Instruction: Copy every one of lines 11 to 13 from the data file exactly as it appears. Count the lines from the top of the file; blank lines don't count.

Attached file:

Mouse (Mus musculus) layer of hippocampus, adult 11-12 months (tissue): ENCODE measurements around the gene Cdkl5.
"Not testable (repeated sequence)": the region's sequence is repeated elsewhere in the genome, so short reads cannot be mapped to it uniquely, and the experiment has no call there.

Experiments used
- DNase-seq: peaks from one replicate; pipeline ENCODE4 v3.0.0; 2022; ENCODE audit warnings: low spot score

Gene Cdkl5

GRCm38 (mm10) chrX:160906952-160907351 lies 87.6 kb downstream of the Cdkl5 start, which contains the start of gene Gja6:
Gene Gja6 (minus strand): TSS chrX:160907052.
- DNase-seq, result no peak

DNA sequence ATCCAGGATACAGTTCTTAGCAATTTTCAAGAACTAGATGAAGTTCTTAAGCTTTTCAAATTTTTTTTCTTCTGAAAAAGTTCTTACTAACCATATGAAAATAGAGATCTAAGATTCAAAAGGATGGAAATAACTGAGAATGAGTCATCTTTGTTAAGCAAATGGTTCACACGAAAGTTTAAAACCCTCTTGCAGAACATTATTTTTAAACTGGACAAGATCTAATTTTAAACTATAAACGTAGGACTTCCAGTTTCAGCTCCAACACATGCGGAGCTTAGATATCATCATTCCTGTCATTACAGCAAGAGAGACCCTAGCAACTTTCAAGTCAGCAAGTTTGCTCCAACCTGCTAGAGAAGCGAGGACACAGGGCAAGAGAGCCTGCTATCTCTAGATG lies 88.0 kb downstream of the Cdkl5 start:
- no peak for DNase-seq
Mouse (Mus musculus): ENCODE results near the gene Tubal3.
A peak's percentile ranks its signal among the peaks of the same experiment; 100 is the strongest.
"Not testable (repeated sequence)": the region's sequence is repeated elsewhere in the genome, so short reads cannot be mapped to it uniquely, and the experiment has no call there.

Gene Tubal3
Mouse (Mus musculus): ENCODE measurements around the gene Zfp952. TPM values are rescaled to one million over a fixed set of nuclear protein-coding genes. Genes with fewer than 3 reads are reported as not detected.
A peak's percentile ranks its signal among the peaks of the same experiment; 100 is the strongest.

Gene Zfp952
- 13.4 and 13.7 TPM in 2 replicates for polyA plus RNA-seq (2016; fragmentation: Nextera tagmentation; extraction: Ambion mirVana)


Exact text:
Mouse (Mus musculus): ENCODE results near the gene Tubal3.
A peak's percentile ranks its signal among the peaks of the same experiment; 100 is the strongest.
"Not testable (repeated sequence)": the region's sequence is repeated elsewhere in the genome, so short reads cannot be mapped to it uniquely, and the experiment has no call there.